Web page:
Senchurey’s work has seen him correct some commonly held misconceptions about COVID-19 “Some of the religious leaders who I have come across believe that they should defy the lockdown in the behest of their religious duties to keep services in the congregations,” he said. “Even prominent religious leaders who have hundreds of thousand followers perceive the lockdown that way.”
Senchurey has found it useful to remind religious leaders and influencers about past pandemics. “We motivated religious influencers by using analogies from history. For example, we told them that there was pandemic in the time of Buddha, plagues in the time of Abraham, etc. And during those times the prophets requested followers to not leave the places where they were at the time.”
Nepal has seen a rise in hate speech directed at minority groups, including Muslims who make up around four per cent of the population. Much of this has occurred on social media. Senchurey has held webinars for religious leaders to increase awareness of faith-based prejudice.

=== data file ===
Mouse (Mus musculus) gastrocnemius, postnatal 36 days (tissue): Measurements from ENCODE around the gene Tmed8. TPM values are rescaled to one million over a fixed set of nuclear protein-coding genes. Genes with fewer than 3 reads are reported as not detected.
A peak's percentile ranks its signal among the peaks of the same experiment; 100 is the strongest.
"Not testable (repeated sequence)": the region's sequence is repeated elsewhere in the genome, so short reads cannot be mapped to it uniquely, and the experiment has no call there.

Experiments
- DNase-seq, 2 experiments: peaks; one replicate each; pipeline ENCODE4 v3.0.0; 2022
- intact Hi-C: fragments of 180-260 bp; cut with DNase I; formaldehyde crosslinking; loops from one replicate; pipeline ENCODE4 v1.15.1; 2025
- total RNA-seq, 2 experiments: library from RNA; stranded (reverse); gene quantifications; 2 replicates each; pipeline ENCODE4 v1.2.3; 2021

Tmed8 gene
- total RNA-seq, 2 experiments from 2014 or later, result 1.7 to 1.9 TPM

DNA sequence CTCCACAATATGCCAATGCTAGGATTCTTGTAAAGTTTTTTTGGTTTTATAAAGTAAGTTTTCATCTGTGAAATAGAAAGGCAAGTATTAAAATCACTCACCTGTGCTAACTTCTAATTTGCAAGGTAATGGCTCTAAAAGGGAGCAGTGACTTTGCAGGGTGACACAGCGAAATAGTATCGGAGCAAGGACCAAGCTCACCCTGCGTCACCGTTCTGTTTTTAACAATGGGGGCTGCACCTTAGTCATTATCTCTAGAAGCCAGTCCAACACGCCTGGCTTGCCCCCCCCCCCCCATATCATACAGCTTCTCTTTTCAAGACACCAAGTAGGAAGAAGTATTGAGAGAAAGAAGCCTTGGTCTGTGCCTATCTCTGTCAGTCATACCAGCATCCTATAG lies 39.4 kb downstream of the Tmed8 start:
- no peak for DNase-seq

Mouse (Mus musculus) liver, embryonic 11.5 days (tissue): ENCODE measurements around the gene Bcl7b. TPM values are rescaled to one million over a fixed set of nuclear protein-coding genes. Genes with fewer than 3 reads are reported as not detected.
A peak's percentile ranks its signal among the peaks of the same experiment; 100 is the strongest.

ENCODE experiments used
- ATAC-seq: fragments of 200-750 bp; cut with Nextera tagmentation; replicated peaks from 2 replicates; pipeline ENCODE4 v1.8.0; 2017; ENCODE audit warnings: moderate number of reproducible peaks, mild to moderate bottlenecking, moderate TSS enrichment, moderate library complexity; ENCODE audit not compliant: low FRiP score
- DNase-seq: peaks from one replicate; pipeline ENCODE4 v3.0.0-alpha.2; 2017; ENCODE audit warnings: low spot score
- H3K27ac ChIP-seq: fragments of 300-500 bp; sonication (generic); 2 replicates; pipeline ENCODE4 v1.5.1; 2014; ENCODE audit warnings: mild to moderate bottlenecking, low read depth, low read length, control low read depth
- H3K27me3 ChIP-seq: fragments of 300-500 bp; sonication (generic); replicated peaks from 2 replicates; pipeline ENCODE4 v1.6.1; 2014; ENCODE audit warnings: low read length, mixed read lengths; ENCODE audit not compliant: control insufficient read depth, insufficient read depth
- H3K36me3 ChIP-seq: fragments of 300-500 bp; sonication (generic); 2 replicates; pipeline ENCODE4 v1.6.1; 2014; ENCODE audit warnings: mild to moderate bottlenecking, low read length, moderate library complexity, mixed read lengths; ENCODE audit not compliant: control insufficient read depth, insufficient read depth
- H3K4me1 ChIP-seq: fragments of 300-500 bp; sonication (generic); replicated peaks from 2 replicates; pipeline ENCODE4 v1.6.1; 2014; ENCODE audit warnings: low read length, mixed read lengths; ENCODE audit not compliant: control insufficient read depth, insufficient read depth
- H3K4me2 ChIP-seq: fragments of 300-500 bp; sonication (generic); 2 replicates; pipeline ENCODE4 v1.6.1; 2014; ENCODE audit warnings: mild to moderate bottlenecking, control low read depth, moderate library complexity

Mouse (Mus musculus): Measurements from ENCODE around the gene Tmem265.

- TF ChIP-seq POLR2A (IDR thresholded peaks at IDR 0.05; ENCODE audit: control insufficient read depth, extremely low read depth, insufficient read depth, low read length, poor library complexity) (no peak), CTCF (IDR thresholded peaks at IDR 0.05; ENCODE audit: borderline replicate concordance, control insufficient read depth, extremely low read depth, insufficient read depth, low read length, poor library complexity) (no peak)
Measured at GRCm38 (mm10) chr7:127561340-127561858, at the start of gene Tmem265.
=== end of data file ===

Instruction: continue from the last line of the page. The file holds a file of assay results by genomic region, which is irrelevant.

“The webinars sought to address religiophobia that has risen due to hate speech on social and online media, and discrimination and intolerance against Muslims in the places bordering with India,” said Senchurey. “I have tried to teach them that COVID-19 is a common enemy which is attacking humans indifferently, regardless of their religion, caste, creed or social status.”
Combatting stigma for COVID-19 survivors
In Kenya, misinformation about COVID-19 remains one of the major threats in the fight against the disease. This has led to the stigmatisation of those who have suffered from infection. Currently, Kenya has nearly 7,900 confirmed cases and 160 deaths. More recently, 389 new infections were reported in Kenya’s biggest single-day jump.